ANN 5th Birthday Editorial - Justin Looks at the Beginning

by Justin Sevakis,
When Chris e-mailed me a few days ago to tell me that ANN was turning 5 years old this month, I almost jumped out of my seat. Then I looked at my watch, for some reason thinking my cheap Casio displayed what year it was.

But indeed, Chris was right. Five years ago this summer, I started what was to become my baby for the next year and a half. I had been fansubbing with a friend of mine all though high school as "Kodocha Anime", and we had taken the group quite far, but I was ready for something else. As graduation approached I found myself enrolled in a college that I knew didn't fit me and that I had a long, boring school year to look forward to.

As a prominent fanboy, I was also getting increasingly frustrated with the lack of real, faithful news in the anime scene. Back in 1998 most fans still got their information from either the newsgroups (where nobody knew what was fact and what was rumor) or from Animerica (which, being a magazine, went to press months ahead of time and was usually reported with either a heavy newbie or Viz bias). was little more than a fansite at the time and AnimeNewsService was just starting out itself.

I had little experience with journalism, but I had taken a class in high school and was a news junkie for most of my childhood. (Blame my parents — they wouldn't let me have a TV in my room so I would go to sleep listening to the local all-news radio station.) An anime news website seemed the ultimate challenge. I could post a new story daily, make a nice profit from the banner ads, and hopefully build a functional place where people could visit on a daily basis for their news fix.

The first few site designs were, frankly, dreadful. There were more than a few times where I really crossed the line of professionalism. At first, most of the companies in the industry didn't know what to make of me. Some of them were immediately supportive while others I had to break in the door.

And it was a great time to cover the industry. Bandai was just starting to launch their American division, Mixx was just starting to turn into TokyoPop (and pissing off a lot of people in the process), Media Blasters was just starting to get big. The rush that I got from trying to get answers from people was unbelievable. I was having the time of my life.

And then a number of things happened. The biggest one is that I moved to New York City, where there was a lot more to do, and started to attend film school. Suddenly, I was in a place where I didn't need to seek out something to do — I had more than enough already. The site wasn't making a profit — if I did the math, I made something like $0.30 an hour. Certainly not enough to live on in the most expensive city in the US.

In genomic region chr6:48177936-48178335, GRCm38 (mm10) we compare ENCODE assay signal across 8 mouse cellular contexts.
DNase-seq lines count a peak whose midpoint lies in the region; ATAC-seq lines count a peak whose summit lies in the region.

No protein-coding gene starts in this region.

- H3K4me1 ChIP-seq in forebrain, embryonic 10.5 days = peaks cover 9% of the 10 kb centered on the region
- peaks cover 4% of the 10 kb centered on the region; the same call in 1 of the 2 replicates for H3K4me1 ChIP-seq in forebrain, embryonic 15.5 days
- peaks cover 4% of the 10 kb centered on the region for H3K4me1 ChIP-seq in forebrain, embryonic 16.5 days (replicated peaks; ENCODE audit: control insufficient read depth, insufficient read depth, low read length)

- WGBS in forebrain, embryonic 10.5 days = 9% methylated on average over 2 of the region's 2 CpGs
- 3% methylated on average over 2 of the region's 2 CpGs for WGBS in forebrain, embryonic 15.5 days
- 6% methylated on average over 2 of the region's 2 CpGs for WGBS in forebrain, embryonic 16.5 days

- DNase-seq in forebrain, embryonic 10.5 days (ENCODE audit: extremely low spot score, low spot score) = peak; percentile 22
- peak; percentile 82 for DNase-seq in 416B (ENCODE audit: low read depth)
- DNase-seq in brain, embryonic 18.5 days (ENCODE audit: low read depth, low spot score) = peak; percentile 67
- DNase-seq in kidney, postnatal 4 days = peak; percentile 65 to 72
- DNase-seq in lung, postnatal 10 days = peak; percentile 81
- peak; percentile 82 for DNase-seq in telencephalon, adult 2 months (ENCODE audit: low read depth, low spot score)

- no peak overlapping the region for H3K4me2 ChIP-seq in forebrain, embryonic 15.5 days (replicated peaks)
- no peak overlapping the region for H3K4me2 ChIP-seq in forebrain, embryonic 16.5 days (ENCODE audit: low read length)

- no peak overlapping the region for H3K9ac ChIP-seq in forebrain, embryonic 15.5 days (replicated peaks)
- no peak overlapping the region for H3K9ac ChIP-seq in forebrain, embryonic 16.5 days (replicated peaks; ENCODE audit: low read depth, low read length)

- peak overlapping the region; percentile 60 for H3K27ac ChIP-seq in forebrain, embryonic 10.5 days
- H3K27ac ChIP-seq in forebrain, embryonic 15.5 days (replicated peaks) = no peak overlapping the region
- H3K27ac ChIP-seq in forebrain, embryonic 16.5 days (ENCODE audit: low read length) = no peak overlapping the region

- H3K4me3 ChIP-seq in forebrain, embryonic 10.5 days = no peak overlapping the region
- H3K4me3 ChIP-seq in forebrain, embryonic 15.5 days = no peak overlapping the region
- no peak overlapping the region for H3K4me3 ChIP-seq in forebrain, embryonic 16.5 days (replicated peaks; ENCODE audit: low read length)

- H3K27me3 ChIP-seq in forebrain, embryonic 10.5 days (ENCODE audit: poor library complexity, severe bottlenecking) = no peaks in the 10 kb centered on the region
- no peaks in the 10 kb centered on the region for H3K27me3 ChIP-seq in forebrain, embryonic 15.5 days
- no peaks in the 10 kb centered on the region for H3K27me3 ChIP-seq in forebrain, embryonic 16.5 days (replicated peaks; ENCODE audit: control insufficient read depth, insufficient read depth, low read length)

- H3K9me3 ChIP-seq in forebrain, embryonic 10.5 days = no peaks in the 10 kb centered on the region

I may have stepped away from Anime News Network, but I could never forget the experience, and how wonderful the support was from all of the readers. There are still times where I truly miss it — when I wish I could just hold up a badge, shout "PRESS!" and start demanding answers.

It is almost impossible to be an objective professional and still be an anime fan. There's too much personally at stake, and sooner or later one of the two sides in you win out. That's why most anime fans that try to make it in the industry don't succeed. Anime News Network has an even more impossible tight-rope to walk: to stay objective and be professional and still not only be fans, but speak for the fans. It's a seemingly impossible task, and there's not a day that goes by that I am not extremely impressed with the current crew. From all of the milestones that Chris and George have crossed with the site, from the launch of the Encyclopedia to day-to-day operations, I am proud to say that I had a hand in creating their foundation.

This year, I revisited what was my first anime convention, Project A-kon in Dallas, TX. My first time I went as a journalist, representing ANN in the summer of 1998. This year, I went as an industry vendor, representing Central Park Media. The con was spending its last year in the Dallas/Fort Worth Airport Hyatt, which is slated for demolition.

It was a very hot convention. The air conditioning could not handle the 8,000+ people attending, and the hotel staff had put Febreeze in a pressurized insecticide sprayer and were literally hosing the place down. Some of the non-fans I went with were more than a little weirded out by the whole thing.

While we were having lunch one day, we struck up a conversation with one of the security heads, who was sitting across from us. He began recounting some of the wilder things he's had to deal with. We asked if he was a fan. He wasn't. So, why does he do it? "Because it gives me hope."

Anime fans cross every gender, ethnicity and socioeconomic boundary. They are welcoming of anyone who loves anime — regardless of class or disability (physical mental or social). Despite the, at times, ludicrous politics and disagreements, one would be hard-pressed to find a more care-free, loving group of people all sharing one passion. To serve that group, in any capacity, is nothing short of a privilege.

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